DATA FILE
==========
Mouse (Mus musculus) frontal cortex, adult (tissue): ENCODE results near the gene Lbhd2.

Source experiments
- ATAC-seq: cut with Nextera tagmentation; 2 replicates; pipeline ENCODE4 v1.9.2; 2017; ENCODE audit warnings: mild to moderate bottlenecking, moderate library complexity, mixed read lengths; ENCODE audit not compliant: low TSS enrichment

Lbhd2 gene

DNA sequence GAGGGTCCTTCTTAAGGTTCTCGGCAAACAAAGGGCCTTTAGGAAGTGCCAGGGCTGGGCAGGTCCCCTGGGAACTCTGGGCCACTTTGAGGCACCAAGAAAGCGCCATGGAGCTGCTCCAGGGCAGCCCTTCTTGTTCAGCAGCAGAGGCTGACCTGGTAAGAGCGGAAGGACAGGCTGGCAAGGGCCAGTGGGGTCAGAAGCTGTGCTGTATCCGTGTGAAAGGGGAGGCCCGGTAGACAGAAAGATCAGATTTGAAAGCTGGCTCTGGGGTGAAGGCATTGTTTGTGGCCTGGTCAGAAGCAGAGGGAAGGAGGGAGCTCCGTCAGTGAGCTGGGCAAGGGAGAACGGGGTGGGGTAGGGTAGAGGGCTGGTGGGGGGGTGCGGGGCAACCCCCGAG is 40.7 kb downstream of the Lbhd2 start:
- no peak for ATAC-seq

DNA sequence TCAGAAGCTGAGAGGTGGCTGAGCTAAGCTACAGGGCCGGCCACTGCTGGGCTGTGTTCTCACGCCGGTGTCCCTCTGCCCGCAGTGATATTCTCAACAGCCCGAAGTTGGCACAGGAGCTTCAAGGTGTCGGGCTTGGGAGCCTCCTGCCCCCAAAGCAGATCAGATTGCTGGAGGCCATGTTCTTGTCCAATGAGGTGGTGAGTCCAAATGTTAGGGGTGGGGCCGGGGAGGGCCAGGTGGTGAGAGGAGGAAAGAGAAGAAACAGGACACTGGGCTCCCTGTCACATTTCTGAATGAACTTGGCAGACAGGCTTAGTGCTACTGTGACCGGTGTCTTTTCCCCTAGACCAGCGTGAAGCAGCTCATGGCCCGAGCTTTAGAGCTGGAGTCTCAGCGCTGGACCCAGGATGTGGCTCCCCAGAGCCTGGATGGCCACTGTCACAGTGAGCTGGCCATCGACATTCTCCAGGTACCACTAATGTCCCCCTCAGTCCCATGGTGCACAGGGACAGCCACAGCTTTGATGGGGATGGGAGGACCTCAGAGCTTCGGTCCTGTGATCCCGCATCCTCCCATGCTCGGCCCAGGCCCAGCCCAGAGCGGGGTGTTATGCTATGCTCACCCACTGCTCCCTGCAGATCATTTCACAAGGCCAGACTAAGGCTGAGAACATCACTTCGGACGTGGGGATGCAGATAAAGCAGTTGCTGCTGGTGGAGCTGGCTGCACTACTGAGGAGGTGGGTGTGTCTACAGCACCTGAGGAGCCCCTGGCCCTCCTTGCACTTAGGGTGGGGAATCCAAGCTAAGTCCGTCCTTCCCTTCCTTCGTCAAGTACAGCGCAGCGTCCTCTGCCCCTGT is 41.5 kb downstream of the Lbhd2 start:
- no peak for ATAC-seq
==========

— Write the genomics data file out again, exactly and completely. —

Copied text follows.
Mouse (Mus musculus) frontal cortex, adult (tissue): ENCODE results near the gene Lbhd2.

Source experiments
- ATAC-seq: cut with Nextera tagmentation; 2 replicates; pipeline ENCODE4 v1.9.2; 2017; ENCODE audit warnings: mild to moderate bottlenecking, moderate library complexity, mixed read lengths; ENCODE audit not compliant: low TSS enrichment

Lbhd2 gene

DNA sequence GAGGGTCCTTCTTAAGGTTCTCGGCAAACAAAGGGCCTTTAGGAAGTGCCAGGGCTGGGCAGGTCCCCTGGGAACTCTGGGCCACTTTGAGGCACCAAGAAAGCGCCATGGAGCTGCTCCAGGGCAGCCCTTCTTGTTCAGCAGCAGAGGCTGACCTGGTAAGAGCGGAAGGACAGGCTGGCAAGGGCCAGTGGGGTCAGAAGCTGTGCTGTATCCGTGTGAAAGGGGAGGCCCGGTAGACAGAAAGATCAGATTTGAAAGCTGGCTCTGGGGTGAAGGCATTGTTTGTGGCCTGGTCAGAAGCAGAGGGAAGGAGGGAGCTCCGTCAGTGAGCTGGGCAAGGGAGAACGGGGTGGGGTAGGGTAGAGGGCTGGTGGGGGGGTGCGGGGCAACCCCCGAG is 40.7 kb downstream of the Lbhd2 start:
- no peak for ATAC-seq

DNA sequence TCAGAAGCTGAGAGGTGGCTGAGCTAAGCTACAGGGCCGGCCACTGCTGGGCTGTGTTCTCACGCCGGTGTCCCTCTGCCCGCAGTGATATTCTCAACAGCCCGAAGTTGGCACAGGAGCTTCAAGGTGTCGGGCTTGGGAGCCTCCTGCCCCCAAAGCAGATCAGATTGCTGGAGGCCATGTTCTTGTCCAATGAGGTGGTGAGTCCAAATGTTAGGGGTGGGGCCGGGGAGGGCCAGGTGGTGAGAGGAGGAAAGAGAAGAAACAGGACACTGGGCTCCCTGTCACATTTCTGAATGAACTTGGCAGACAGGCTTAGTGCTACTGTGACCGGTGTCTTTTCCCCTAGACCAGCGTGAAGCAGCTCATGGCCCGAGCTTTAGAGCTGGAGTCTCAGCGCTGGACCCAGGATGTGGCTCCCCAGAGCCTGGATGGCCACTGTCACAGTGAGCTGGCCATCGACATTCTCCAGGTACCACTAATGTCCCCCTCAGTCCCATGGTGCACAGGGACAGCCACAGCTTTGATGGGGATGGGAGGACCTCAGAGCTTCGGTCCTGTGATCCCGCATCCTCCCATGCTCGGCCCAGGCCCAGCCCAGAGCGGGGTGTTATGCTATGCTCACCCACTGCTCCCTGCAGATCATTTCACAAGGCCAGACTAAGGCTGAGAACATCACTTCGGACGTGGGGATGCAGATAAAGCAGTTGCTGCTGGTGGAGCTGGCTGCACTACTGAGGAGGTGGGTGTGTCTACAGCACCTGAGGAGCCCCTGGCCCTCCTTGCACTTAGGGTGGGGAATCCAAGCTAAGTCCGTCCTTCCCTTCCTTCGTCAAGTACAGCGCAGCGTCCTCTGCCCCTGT is 41.5 kb downstream of the Lbhd2 start:
- no peak for ATAC-seq